I often find that i want to to reference a passage of Scripture in my blog. Though i sometimes use just a verse reference for brevity (e.g. "see Col 3:16"), i prefer to include the actual text so the reader doesn't have to go somewhere else (and risk never coming back!). It's not so hard to go find the text, copy the content, paste it in, and then format it appropriately ... but why tolerate this when the ESV web service and some Perl can make it completely trivial (Perl programmers call this Laziness as a Virtue)?
The basic approach is to look up verse references, parse the resulting text, do some simple reformatting, and then print it out. From there i grab it and paste it into whatever interface i'm using for blogging (usually, the Radio Userland outliner). The ESV web service produces a rich XML format with perhaps a little more than what you'd normally want for these purposes. I set some query parameters to leave most of it out, and then do some simple tree surgery on the results with the XML::Twig module.
You run this program from a DOS prompt. The verse references are provided on the command line, and you can string them together with commas, like so:
perl ref2text.pl -ref Col.3.16,Acts.20.31
Note the periods between the book name and chapter: this prevents the simple-minded command line parsing from breaking them up, and also happens to conform to the OSIS verse reference style that i prefer anyway.
As queried in this code, the text comes back looking like this:
<div class="esv"><div class="esv-text"><p>Let the word of Christ dwell in you richly, teaching and admonishing one another in all wisdom, singing psalms and hymns and spiritual songs, with thankfulness in your hearts to God.</p></div></div>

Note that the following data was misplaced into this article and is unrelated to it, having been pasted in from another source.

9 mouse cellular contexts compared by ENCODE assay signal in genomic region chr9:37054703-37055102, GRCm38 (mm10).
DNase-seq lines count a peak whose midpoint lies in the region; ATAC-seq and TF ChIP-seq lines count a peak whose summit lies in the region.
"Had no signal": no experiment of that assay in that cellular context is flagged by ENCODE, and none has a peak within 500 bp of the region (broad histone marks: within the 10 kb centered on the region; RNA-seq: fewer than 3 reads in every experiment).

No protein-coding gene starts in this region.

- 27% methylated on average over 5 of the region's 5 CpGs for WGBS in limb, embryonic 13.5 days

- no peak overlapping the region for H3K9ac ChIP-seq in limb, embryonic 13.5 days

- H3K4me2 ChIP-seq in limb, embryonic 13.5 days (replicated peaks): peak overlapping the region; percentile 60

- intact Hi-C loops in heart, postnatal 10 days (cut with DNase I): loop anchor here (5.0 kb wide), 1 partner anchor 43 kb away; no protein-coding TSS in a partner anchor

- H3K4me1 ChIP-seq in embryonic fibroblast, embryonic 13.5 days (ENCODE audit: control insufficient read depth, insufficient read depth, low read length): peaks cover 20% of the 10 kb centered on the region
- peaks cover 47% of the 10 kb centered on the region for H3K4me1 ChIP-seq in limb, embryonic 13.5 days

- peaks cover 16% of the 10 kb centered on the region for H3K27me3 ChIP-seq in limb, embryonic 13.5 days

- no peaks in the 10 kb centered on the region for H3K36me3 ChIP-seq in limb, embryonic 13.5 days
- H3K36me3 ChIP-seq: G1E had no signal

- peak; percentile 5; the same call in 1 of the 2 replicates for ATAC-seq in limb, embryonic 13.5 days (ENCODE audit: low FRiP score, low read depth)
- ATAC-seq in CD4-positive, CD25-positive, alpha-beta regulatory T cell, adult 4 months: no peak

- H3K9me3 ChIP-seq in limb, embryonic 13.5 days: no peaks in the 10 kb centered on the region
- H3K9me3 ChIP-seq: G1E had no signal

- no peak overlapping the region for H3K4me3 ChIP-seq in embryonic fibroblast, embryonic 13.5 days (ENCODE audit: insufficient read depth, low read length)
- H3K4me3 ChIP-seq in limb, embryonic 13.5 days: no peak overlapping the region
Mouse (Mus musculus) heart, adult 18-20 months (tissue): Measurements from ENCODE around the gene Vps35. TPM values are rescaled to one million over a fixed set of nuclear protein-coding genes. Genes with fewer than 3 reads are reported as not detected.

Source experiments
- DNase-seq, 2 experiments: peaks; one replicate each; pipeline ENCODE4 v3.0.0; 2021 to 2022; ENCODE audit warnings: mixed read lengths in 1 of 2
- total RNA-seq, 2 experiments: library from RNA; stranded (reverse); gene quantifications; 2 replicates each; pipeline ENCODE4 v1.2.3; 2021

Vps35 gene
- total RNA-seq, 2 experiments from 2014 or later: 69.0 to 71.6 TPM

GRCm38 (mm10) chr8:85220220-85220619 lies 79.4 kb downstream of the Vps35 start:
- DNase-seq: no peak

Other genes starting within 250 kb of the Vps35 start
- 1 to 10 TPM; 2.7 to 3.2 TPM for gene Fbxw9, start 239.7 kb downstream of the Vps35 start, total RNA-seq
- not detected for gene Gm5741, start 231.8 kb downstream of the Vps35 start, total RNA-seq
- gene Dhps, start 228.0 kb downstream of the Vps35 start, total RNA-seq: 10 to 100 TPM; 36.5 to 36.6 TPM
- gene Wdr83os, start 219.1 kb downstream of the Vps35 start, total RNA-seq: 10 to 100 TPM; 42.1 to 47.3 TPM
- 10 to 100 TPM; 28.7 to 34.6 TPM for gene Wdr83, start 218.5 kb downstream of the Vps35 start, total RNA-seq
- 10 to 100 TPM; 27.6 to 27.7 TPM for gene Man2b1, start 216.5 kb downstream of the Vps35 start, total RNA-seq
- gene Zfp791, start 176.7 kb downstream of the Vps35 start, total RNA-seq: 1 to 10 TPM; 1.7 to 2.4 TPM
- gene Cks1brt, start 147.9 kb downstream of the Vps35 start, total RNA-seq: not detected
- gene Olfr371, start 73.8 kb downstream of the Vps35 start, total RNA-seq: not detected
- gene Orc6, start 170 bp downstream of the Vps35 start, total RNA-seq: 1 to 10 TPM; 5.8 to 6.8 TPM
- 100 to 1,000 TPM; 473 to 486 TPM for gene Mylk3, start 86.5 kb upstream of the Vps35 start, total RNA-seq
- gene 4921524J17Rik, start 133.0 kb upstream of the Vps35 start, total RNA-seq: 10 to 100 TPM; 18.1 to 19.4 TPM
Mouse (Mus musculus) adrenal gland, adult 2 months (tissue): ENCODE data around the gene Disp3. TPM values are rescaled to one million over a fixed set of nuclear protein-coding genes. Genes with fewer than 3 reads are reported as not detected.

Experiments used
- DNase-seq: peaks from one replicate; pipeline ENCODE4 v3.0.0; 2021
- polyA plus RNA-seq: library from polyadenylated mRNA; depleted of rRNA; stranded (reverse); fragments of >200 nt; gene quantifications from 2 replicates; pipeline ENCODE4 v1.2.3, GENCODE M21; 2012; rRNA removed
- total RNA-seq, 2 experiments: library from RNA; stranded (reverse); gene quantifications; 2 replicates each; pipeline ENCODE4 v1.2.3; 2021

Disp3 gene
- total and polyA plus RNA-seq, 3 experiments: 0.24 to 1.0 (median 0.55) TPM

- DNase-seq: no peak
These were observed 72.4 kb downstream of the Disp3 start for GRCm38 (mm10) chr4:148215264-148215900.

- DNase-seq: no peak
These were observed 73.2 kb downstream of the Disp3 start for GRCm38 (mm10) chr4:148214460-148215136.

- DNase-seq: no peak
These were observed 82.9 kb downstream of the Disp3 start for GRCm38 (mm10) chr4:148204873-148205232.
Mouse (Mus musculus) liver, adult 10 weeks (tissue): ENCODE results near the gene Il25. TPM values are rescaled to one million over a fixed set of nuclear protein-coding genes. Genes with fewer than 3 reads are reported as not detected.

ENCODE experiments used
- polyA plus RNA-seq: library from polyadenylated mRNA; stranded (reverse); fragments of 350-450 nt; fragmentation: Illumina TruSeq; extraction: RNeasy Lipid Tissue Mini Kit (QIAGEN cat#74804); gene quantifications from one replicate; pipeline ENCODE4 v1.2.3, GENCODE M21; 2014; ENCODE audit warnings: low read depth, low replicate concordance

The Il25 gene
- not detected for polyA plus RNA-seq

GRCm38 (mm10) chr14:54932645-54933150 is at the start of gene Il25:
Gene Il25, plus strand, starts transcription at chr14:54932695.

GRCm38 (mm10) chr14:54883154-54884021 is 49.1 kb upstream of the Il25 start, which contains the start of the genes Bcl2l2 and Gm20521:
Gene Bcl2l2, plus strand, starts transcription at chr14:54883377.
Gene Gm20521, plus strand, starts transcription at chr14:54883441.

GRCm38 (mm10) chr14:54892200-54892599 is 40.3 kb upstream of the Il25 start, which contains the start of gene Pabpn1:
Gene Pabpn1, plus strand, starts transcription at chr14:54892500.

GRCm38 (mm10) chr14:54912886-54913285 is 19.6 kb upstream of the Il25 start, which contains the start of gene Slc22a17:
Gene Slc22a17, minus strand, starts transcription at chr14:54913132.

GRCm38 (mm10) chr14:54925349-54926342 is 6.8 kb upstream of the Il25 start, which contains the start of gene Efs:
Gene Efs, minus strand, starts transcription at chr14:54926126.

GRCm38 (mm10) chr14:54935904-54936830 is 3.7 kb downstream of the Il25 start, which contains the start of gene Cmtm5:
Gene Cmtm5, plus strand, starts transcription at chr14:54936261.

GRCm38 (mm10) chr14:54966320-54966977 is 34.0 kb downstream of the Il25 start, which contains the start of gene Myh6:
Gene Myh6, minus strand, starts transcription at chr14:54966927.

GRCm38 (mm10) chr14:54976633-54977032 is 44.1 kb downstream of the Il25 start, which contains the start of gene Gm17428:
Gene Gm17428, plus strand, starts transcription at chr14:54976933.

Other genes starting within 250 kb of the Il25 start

I replace it with this format which is what i generally use for blogging.
<blockquote class="esv">"<span class="esv-text"><span>Let the word of Christ dwell in you richly, teaching and admonishing one another in all wisdom, singing psalms and hymns and spiritual songs, with thankfulness in your hearts to God.</span></span>" (<a href="http://www.gnpcb.org/esv/search/?q=Col.3.16">Col.3.16</a>)</blockquote>
Using a blockquote and quotes helps make the Word stand out. I append a hyperlink to the ESV site, both to make it easy to look at the context, and also as a courtesy to them for making this possible. Here's how it looks as rendered:
"Let the word of Christ dwell in you richly, teaching and admonishing one another in all wisdom, singing psalms and hymns and spiritual songs, with thankfulness in your hearts to God." (Col.3.16)
The code can be downloaded here. You should rename it from ref2text.txt to ref2text.pl. To run this hack, you'll need a copy of Perl (for which ActiveState is by far the best source), and the inscrutable yet irreplacable XML::Twig module. To modify the output format to suit your own purposes, look at the twig_handlers. If you were working in a different environment, you might find it easier to do this via XSLT.
For querying the ESV web service, you need an access key, which the ESV folks make freely available, but you have to ask. Using the key here ("TEST" ) will produce slightly garbled text, which is a nice reminder to get your own key!
A more complex application of this general approach is described here.
None of this would be possible if the folks at Good News Publishers hadn't seen fit to make their ESV translation available as a web service, which most other contemporary Bible publishers are unwilling to do. They deserve your appreciation and support.
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